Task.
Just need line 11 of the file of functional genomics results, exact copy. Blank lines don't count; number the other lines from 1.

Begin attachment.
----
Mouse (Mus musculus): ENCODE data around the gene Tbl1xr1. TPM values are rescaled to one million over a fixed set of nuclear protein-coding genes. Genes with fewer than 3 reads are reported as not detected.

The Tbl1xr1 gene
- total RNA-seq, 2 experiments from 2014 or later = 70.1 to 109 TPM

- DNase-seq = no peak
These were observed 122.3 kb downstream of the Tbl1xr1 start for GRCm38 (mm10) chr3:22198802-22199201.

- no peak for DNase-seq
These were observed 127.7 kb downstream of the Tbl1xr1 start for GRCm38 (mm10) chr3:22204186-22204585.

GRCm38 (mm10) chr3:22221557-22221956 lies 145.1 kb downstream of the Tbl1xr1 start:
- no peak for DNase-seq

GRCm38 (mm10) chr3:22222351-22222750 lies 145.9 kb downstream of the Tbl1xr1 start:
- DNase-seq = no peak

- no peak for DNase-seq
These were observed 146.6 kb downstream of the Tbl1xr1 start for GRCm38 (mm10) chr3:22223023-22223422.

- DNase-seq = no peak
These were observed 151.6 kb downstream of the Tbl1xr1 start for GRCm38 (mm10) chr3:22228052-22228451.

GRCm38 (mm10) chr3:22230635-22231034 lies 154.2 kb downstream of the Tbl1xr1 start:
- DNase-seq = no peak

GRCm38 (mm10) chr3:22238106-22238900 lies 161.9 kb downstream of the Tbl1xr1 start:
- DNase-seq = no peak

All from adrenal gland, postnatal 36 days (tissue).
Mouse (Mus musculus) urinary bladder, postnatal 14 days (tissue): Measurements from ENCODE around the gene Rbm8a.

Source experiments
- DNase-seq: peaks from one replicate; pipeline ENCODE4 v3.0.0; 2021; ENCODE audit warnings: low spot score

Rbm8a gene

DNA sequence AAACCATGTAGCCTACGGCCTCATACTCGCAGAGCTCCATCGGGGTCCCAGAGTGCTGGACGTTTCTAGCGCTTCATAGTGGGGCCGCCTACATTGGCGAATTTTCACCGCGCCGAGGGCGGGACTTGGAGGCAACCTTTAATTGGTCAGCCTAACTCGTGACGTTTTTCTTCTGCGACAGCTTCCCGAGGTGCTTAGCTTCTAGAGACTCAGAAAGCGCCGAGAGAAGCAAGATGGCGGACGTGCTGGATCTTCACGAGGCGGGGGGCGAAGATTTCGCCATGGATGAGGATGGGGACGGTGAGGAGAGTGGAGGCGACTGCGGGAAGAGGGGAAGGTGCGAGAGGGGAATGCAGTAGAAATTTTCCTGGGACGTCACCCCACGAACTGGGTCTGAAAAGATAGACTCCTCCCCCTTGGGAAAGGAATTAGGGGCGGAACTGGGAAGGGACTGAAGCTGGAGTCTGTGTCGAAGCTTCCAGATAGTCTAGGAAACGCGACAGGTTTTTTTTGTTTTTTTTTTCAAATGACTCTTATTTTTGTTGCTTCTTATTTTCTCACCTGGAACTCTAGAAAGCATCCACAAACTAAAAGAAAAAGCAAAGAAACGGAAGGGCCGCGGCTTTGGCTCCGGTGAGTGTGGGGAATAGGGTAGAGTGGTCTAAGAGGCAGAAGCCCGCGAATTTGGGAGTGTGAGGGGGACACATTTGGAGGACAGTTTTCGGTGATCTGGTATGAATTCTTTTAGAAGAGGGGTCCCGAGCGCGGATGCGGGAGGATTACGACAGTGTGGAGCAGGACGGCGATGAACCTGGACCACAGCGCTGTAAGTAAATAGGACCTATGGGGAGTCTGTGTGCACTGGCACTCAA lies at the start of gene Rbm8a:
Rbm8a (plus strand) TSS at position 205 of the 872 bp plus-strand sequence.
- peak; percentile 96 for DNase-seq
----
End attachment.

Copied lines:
- DNase-seq = no peak